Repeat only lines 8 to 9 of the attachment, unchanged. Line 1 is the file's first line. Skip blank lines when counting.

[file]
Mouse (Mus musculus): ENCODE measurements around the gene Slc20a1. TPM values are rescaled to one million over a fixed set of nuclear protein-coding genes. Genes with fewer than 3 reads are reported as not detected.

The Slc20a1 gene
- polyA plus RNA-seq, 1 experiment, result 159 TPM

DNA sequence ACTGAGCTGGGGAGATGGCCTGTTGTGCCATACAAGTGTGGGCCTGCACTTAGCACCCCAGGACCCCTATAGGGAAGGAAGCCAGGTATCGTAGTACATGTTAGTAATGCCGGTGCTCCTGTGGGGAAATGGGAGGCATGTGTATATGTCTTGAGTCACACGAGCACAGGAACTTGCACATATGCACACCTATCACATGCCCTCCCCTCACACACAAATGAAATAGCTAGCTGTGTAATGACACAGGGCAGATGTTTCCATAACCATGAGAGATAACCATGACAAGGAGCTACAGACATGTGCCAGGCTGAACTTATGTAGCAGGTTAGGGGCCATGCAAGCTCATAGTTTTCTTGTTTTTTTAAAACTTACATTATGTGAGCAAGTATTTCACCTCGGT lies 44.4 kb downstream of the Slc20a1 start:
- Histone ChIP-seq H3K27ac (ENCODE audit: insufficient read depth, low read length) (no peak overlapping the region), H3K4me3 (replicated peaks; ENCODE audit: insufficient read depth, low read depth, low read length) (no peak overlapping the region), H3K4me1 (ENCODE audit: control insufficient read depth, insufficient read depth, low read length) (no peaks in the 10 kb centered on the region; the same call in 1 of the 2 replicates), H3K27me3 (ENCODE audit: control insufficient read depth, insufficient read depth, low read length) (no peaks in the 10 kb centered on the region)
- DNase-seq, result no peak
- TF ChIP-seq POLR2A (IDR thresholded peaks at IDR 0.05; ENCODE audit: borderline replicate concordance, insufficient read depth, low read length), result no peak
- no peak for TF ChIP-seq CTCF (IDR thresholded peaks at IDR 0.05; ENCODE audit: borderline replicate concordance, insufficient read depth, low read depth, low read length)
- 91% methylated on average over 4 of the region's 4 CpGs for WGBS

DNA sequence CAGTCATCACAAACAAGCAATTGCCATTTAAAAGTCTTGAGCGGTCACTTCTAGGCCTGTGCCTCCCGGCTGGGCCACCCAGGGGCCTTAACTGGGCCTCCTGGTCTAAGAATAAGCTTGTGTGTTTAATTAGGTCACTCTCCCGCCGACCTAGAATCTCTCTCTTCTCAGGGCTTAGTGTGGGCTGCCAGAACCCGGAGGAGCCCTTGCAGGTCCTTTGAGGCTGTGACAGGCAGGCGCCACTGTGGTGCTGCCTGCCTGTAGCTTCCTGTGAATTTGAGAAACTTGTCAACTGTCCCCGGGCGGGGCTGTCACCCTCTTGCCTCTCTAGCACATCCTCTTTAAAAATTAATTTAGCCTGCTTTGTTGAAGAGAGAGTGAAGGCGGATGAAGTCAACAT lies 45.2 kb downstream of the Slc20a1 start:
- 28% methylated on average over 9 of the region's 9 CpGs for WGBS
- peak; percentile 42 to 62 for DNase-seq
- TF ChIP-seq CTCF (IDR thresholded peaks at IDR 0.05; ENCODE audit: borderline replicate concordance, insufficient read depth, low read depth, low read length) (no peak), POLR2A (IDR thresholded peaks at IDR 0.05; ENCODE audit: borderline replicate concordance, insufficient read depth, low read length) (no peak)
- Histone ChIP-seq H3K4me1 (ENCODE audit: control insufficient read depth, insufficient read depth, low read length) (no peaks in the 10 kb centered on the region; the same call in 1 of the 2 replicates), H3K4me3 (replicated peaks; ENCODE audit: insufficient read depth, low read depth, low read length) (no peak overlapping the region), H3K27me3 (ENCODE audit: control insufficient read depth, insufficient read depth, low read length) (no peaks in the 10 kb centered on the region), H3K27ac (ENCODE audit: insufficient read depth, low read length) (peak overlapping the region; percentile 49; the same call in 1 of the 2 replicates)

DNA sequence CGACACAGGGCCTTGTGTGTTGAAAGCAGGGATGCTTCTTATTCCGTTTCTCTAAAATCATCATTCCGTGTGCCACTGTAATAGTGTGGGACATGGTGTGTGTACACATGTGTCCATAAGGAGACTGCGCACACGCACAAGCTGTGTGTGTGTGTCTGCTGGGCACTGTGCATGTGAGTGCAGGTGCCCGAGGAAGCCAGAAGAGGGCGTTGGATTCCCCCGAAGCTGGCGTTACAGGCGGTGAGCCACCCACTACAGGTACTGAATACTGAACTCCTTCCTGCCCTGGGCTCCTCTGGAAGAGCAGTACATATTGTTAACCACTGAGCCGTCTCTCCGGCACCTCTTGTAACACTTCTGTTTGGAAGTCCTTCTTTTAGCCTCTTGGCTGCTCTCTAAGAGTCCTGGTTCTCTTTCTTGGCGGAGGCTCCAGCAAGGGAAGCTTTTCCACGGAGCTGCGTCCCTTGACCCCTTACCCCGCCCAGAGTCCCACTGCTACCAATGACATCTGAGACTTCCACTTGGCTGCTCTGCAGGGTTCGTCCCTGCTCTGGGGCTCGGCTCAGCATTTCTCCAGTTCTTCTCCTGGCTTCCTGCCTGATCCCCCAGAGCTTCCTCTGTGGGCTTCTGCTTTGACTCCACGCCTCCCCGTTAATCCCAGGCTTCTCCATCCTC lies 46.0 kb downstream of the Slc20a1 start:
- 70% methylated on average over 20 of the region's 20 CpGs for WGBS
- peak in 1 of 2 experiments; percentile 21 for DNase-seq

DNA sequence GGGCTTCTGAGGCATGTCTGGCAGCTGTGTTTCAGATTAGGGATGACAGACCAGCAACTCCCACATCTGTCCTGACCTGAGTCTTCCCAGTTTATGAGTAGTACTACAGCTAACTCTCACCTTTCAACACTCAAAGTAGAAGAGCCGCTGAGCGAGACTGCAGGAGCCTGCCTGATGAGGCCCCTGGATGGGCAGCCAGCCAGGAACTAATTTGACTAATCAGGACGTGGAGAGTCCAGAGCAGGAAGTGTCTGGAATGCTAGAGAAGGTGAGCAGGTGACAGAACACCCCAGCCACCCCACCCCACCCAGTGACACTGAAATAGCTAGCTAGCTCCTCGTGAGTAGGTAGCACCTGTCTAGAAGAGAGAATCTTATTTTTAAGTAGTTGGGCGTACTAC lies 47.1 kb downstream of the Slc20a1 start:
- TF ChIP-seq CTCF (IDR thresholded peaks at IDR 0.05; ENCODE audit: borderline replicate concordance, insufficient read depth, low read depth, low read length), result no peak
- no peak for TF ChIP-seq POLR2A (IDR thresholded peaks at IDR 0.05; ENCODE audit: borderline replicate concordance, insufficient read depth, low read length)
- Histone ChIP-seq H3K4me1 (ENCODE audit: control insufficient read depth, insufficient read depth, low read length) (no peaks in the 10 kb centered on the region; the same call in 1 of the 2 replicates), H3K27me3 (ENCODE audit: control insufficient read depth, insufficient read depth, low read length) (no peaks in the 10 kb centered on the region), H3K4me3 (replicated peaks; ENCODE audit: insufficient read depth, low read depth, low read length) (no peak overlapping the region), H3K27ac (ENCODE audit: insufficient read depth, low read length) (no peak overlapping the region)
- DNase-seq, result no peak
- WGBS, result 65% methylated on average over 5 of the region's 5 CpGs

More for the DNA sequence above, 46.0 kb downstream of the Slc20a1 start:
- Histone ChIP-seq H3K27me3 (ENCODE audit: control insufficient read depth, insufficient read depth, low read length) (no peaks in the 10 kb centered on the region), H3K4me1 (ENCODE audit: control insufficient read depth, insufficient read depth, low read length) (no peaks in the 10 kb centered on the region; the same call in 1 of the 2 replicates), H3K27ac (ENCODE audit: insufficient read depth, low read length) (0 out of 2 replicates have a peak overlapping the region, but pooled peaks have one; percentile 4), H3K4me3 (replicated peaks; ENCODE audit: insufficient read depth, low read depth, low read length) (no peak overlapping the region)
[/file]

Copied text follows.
- no peak for TF ChIP-seq CTCF (IDR thresholded peaks at IDR 0.05; ENCODE audit: borderline replicate concordance, insufficient read depth, low read depth, low read length)
- 91% methylated on average over 4 of the region's 4 CpGs for WGBS